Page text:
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Interviews

Accelerating Biosimilar Uptake in the US Market: Barriers and Solutions

September 11, 2019

McBrideJournal of Clinical Pathways spoke with Ali McBride, PharmD, MS, BCOP, FASHP, FAzPA, president of the Association of Community Cancer Centers (ACCC), regarding the reasons why oncology biosimilar uptake in the US has been a lengthy process and whether these products will be viable options for payer-based and provider-based clinical pathways in the future.


There is extensive data suggesting that biosimilars are associated with positive outcomes in breast and lung cancers, among other cancer types. However, uptake in the US market has been slow, despite many FDA approvals in the US. Can you explain why this is the case, specifically for oncology biosimilars?

Dr McBride: A good example to illustrate why this is the case would be filgrastim-sndz. Before the drug was approved, it had issues in terms of patent infringement and in terms of discussion about the 6‑month wait period for notification. There was a litany of lawsuits which finally led to the release of that drug. But it took many months.

Even after that drug was approved, it was not yet released. This is one of the main issues related to biosimilar use today – the prevention of release into the US market.

There are currently several biosimilar drugs which are approved that have not been released and are expected to be released in late 2019 or early 2020 due to patent lawsuits and other infringements, among other reasons. These patent lawsuits and infringements have prevented the mass release of biosimilars into the US market, specifically for oncology biosimilars.

Without the ability to release those drugs into the US market, biosimilars are not viable options for formularies, workflows, and current treatment regimens. We will not see mass integration of these therapies into EMR systems, workflows, and smaller infusion clinics if these practices do not have the ability to get that drug on-hand.

Releasing the drug is actually the largest issue. Any hold‑ups, lack of availability in the US market, and inability to purchase that drug are causing the majority of the delays toward full integration into the US market. I have often said that 2020 will be the year of the biosimilar. Health care systems, community oncology centers, and payers will need to decide how to delineate what the role of biosimilars will be in the US market and how it will be addressed between different sites of care across the country. The first step toward this delineation is releasing those drugs.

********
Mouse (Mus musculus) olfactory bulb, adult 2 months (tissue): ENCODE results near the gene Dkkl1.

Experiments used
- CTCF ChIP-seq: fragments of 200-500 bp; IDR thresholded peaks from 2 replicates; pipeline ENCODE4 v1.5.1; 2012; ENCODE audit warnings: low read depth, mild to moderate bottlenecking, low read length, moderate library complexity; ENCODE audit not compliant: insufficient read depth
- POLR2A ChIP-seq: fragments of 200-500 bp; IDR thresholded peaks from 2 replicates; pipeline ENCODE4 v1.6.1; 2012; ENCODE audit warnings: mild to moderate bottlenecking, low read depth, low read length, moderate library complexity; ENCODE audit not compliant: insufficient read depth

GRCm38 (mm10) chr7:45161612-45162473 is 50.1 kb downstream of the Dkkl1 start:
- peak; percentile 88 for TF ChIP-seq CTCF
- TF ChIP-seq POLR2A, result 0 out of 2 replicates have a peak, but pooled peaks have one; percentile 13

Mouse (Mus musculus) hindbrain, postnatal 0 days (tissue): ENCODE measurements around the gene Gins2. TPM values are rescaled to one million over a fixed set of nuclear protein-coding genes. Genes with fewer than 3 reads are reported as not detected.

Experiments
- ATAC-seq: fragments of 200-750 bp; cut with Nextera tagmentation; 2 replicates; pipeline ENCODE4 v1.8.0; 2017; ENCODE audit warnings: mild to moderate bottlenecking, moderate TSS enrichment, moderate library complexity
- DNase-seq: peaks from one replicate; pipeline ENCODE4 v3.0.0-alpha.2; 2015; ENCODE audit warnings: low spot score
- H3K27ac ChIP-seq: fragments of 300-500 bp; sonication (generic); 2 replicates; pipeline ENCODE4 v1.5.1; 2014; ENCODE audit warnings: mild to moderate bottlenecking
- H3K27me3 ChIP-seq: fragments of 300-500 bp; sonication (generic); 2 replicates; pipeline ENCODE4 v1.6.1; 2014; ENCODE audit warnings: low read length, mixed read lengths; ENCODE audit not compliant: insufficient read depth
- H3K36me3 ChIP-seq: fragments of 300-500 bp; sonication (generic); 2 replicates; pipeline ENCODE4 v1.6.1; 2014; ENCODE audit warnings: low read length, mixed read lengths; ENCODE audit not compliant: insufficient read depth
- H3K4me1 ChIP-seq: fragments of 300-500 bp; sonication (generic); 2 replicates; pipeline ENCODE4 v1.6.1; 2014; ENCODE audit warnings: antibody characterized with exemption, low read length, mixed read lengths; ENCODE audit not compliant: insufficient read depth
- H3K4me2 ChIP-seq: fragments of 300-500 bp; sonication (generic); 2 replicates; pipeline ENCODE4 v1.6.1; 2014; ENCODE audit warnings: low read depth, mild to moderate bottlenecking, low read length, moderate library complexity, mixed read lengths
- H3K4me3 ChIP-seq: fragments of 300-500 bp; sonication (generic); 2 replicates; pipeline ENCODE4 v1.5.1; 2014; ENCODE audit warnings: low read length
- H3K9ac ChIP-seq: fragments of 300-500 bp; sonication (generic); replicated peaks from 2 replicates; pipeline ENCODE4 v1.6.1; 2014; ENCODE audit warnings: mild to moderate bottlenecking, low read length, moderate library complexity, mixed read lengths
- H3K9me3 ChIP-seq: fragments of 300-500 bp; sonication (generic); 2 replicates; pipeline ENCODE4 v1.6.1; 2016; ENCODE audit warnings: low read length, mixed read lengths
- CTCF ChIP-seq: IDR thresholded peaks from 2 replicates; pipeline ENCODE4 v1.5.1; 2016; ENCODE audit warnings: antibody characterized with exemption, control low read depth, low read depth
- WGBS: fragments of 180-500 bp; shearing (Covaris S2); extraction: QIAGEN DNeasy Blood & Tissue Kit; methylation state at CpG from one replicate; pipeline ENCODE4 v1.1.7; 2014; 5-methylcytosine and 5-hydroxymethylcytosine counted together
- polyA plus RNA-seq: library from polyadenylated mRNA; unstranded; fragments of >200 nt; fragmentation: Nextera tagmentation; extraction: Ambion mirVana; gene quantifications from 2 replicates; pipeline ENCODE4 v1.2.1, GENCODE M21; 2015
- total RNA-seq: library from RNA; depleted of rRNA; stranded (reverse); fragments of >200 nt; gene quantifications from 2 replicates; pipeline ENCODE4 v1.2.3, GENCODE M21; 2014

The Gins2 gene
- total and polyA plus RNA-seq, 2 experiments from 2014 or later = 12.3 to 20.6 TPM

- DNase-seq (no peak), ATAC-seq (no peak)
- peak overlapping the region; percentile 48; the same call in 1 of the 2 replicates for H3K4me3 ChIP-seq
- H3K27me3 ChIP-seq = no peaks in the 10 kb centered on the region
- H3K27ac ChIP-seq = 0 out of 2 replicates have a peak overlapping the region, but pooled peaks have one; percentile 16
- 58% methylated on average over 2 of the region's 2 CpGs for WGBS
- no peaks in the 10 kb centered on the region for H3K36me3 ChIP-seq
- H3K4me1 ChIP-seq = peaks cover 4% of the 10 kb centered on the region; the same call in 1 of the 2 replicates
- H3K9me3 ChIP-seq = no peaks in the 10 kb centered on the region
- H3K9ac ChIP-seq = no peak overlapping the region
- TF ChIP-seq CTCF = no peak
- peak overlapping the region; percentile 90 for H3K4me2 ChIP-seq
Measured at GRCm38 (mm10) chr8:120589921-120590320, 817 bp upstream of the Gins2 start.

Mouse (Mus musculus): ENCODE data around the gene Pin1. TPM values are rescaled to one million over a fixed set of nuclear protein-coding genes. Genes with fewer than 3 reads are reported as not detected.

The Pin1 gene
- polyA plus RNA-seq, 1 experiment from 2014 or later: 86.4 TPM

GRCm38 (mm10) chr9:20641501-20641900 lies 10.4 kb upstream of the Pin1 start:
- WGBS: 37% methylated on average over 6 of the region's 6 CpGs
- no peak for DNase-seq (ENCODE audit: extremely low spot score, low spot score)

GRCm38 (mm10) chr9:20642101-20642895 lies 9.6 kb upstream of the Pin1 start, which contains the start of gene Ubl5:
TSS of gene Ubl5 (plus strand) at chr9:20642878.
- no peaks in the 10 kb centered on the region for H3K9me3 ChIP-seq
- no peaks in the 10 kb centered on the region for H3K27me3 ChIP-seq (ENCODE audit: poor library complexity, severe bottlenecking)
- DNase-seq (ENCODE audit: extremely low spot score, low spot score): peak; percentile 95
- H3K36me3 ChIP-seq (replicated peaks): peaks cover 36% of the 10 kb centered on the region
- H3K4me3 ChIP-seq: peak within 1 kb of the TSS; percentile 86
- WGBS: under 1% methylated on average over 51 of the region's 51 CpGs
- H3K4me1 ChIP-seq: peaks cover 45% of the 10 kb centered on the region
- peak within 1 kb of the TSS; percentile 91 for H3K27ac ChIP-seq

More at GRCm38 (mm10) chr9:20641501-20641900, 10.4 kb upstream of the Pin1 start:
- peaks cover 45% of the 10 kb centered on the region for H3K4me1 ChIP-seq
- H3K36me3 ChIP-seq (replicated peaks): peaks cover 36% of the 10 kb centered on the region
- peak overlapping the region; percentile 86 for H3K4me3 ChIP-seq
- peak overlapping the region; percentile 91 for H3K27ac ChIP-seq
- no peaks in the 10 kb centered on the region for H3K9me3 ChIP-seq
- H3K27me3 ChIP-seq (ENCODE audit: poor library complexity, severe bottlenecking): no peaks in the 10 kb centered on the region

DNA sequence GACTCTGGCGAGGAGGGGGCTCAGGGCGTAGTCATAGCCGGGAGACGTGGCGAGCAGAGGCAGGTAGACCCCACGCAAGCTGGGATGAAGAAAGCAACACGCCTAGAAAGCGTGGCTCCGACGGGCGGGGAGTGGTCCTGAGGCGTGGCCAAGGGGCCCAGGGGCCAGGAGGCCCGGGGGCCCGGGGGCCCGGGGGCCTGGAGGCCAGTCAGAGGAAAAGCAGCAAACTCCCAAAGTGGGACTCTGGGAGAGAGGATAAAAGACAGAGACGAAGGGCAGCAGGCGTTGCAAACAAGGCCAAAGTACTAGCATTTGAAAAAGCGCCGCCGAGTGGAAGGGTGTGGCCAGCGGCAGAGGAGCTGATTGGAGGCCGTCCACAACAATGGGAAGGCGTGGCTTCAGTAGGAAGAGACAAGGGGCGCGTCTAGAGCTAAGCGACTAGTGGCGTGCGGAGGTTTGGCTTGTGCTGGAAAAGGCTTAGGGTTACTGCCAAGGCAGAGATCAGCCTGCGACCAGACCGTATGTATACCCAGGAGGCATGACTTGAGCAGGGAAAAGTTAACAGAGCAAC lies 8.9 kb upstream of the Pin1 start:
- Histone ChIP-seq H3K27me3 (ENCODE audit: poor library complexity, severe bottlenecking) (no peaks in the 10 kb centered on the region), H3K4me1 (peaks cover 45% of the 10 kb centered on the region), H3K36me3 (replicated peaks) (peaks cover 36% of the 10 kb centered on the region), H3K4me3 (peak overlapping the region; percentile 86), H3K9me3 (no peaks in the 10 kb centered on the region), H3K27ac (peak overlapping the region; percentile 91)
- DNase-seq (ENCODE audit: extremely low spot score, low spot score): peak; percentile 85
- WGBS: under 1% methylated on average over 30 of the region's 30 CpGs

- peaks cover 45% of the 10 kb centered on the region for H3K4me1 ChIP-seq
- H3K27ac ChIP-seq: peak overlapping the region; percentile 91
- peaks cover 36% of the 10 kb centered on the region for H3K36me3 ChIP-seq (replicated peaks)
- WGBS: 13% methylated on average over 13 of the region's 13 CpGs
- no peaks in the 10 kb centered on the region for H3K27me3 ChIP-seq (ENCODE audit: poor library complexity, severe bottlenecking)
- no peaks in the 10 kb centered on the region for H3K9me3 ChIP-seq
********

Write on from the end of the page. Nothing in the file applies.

The second largest issue has to do with preferred products by different payers. This year, UnitedHealthcare decided to have pegfilgrastim as their preferred long‑acting growth factor. Other payers (ie, Aetna) prefer the biosimilar. If one payer decides not to have uptake of the biosimilar while another does, then there will be a bit of havoc in the health care system.

The third largest issue is the introduction of two new biosimilars that will be priced differently. It is not too large of a concern at the moment, but it will start to be a bit more as we see more competition among rituximab, bevacizumab, and trastuzumab. The expectation is at least 20% or 30% price difference to move the market. Currently, there is only a 12% or 13% drop in difference with the biosimilars compared to the brand name therapies.

We may actually be in a holding pattern because the introduction of competition was the goal of biosimilars. Unfortunately, due to the inability to get to the market, we have not seen that price drop yet. I believe that we will within 6 months.